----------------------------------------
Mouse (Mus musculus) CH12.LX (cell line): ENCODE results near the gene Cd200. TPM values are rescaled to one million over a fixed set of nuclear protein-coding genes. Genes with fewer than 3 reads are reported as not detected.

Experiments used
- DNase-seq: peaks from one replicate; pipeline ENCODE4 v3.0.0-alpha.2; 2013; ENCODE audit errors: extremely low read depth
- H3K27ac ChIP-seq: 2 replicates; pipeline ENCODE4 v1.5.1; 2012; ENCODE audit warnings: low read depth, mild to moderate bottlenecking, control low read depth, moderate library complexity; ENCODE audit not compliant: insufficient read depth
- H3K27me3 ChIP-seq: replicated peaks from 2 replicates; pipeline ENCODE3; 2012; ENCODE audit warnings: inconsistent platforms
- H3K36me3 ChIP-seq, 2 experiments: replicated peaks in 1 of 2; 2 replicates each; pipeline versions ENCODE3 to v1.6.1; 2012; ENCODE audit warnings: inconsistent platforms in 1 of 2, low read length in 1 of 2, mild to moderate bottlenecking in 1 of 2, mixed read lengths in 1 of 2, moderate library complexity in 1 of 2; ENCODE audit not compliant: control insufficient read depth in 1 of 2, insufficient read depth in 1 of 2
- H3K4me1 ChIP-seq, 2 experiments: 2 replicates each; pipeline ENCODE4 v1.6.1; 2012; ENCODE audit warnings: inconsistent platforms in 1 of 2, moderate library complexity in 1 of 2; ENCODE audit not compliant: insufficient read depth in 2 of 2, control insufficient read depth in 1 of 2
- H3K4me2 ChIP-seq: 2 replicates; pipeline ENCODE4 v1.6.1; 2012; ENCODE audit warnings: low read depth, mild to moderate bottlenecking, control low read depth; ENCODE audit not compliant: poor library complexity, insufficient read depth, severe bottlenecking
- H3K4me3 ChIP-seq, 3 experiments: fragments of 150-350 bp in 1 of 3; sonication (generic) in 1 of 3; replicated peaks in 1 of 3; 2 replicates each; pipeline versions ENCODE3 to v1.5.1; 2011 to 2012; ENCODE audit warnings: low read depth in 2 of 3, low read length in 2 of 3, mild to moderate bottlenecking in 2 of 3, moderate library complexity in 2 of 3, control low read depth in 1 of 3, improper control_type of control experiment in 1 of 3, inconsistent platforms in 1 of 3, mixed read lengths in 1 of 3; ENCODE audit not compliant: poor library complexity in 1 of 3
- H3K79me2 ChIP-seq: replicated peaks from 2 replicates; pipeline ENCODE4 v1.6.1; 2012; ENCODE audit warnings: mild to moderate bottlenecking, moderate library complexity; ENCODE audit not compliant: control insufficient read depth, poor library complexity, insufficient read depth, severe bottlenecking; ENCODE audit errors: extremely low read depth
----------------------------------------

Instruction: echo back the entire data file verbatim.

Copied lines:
Mouse (Mus musculus) CH12.LX (cell line): ENCODE results near the gene Cd200. TPM values are rescaled to one million over a fixed set of nuclear protein-coding genes. Genes with fewer than 3 reads are reported as not detected.

Experiments used
- DNase-seq: peaks from one replicate; pipeline ENCODE4 v3.0.0-alpha.2; 2013; ENCODE audit errors: extremely low read depth
- H3K27ac ChIP-seq: 2 replicates; pipeline ENCODE4 v1.5.1; 2012; ENCODE audit warnings: low read depth, mild to moderate bottlenecking, control low read depth, moderate library complexity; ENCODE audit not compliant: insufficient read depth
- H3K27me3 ChIP-seq: replicated peaks from 2 replicates; pipeline ENCODE3; 2012; ENCODE audit warnings: inconsistent platforms
- H3K36me3 ChIP-seq, 2 experiments: replicated peaks in 1 of 2; 2 replicates each; pipeline versions ENCODE3 to v1.6.1; 2012; ENCODE audit warnings: inconsistent platforms in 1 of 2, low read length in 1 of 2, mild to moderate bottlenecking in 1 of 2, mixed read lengths in 1 of 2, moderate library complexity in 1 of 2; ENCODE audit not compliant: control insufficient read depth in 1 of 2, insufficient read depth in 1 of 2
- H3K4me1 ChIP-seq, 2 experiments: 2 replicates each; pipeline ENCODE4 v1.6.1; 2012; ENCODE audit warnings: inconsistent platforms in 1 of 2, moderate library complexity in 1 of 2; ENCODE audit not compliant: insufficient read depth in 2 of 2, control insufficient read depth in 1 of 2
- H3K4me2 ChIP-seq: 2 replicates; pipeline ENCODE4 v1.6.1; 2012; ENCODE audit warnings: low read depth, mild to moderate bottlenecking, control low read depth; ENCODE audit not compliant: poor library complexity, insufficient read depth, severe bottlenecking
- H3K4me3 ChIP-seq, 3 experiments: fragments of 150-350 bp in 1 of 3; sonication (generic) in 1 of 3; replicated peaks in 1 of 3; 2 replicates each; pipeline versions ENCODE3 to v1.5.1; 2011 to 2012; ENCODE audit warnings: low read depth in 2 of 3, low read length in 2 of 3, mild to moderate bottlenecking in 2 of 3, moderate library complexity in 2 of 3, control low read depth in 1 of 3, improper control_type of control experiment in 1 of 3, inconsistent platforms in 1 of 3, mixed read lengths in 1 of 3; ENCODE audit not compliant: poor library complexity in 1 of 3
- H3K79me2 ChIP-seq: replicated peaks from 2 replicates; pipeline ENCODE4 v1.6.1; 2012; ENCODE audit warnings: mild to moderate bottlenecking, moderate library complexity; ENCODE audit not compliant: control insufficient read depth, poor library complexity, insufficient read depth, severe bottlenecking; ENCODE audit errors: extremely low read depth